Open-ended questions are survey questions that begin with ‘who / what / where / when / why/ how’. Because there are no fixed responses, respondents have the freedom to answer in their own words — leading to more authentic and meaningful insights for researchers to leverage.

See below the differences between an open and a close-ended question:

Open-ended question requesting qualitative data

What are you feeling right now?

close-ended question requesting quantitative data

On a scale of 1-10 (where 1 is feeling terrible and 10 is feeling amazing), how are you feeling right now?

Both provide data, but the information differs based on the question (what are you feeling versus a numerical scale). With this in mind, researchers can design surveys that are fit-for-purpose depending on requirements.

However, best practice is to use a combination of open and close-ended survey questions. You might start with a close-ended question and follow up with an open-ended one so that respondents can explain their answers.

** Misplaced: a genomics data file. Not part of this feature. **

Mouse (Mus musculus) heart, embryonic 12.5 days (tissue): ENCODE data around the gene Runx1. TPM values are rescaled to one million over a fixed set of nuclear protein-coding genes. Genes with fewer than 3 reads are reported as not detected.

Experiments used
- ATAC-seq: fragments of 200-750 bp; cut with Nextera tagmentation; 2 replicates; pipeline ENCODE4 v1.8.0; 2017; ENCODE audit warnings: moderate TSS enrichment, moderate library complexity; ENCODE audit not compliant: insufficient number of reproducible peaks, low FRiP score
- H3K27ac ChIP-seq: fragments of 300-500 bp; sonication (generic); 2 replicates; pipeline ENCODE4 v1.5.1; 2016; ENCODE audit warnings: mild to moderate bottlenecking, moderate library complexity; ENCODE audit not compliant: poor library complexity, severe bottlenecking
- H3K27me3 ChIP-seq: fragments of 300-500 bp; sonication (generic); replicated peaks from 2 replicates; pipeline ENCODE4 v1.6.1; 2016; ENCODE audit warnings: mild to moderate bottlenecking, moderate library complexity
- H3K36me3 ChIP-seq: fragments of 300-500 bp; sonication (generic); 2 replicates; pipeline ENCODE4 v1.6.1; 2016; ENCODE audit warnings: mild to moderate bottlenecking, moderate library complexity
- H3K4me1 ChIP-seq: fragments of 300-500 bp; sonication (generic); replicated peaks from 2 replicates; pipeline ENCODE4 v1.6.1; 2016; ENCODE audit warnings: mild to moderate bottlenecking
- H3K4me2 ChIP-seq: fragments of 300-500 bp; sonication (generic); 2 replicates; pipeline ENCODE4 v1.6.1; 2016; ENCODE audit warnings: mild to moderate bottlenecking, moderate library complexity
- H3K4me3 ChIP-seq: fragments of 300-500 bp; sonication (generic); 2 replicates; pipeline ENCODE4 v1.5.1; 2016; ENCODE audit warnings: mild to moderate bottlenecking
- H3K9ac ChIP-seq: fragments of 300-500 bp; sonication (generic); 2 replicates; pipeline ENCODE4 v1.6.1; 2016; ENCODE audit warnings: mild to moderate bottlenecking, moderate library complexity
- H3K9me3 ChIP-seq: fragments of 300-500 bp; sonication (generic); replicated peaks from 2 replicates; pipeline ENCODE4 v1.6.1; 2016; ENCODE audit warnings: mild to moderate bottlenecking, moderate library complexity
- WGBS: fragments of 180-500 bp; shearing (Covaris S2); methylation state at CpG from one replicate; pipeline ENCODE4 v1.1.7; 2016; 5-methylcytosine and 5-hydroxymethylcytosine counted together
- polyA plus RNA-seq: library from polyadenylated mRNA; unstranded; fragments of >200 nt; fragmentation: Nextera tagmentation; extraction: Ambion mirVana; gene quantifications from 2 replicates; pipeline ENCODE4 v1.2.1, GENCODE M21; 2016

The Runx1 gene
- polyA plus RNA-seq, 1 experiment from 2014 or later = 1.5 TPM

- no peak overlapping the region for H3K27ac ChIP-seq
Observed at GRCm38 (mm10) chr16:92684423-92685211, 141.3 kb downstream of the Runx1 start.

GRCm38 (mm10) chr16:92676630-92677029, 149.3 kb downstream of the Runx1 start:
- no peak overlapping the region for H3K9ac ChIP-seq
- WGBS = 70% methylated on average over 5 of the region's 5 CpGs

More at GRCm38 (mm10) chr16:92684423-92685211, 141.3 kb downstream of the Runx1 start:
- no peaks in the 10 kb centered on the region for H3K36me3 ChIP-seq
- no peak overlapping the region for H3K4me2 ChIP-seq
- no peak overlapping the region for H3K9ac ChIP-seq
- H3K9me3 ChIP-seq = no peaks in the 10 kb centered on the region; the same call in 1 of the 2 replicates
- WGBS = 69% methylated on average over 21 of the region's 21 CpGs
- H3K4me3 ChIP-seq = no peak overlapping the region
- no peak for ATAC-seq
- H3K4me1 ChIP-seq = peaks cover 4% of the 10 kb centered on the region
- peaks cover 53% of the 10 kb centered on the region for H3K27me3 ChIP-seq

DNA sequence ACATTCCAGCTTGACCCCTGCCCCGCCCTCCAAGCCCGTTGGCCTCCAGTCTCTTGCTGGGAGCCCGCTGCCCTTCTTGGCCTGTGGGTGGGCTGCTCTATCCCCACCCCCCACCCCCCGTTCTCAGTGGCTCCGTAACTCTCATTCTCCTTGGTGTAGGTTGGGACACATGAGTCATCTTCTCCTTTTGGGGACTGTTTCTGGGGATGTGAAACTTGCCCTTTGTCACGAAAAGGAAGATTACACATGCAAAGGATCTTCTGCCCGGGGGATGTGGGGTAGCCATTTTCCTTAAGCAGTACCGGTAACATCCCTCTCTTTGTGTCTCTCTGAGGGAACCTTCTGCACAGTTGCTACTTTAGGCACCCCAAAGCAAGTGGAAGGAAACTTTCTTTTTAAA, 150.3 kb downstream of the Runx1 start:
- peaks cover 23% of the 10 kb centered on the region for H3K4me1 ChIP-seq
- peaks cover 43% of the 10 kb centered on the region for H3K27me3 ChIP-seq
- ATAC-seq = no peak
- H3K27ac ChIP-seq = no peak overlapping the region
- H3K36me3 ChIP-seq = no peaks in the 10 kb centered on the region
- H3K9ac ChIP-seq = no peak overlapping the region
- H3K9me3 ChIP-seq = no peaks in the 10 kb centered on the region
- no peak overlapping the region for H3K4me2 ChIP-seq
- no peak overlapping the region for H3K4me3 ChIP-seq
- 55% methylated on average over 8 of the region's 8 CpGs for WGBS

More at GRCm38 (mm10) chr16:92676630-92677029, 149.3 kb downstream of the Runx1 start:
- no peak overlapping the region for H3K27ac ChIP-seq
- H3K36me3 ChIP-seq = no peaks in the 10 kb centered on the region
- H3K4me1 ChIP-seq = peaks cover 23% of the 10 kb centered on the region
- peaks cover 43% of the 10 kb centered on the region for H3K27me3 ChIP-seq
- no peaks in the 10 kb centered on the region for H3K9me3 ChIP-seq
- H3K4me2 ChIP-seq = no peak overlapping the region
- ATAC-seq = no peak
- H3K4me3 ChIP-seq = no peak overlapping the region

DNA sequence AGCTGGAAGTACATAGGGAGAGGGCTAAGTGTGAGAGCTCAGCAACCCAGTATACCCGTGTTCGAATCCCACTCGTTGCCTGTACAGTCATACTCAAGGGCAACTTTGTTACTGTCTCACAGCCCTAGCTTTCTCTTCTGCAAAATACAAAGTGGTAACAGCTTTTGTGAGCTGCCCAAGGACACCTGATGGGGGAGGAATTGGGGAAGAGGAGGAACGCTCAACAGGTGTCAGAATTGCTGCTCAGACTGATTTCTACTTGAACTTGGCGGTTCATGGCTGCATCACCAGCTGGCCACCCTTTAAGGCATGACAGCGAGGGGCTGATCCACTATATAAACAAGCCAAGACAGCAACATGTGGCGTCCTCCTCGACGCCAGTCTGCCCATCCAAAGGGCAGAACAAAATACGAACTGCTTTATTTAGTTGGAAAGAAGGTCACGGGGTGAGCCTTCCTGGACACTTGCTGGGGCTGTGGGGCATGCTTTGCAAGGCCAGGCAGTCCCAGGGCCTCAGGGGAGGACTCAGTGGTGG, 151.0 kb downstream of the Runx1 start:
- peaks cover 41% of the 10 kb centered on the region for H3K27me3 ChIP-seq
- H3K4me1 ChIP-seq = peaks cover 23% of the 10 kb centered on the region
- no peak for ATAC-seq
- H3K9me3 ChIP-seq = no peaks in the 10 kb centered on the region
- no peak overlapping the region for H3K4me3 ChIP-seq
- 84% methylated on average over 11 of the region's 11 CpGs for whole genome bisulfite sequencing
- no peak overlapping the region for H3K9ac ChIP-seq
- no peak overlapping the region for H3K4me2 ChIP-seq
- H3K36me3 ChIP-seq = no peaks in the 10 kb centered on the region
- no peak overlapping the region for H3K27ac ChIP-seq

For example, if you’re curious about your company’s Net Promoter Score (NPS) , you could run a survey that includes these two questions:

  • “How likely are you to recommend this product/service on a scale from 0 to 10?” (close-ended question) followed by:
  • “Why have you responded this way?” (open-ended question)

This provides both quantitative and qualitative research data — so researchers have the numerical data but also the stories that contextualise how people answer.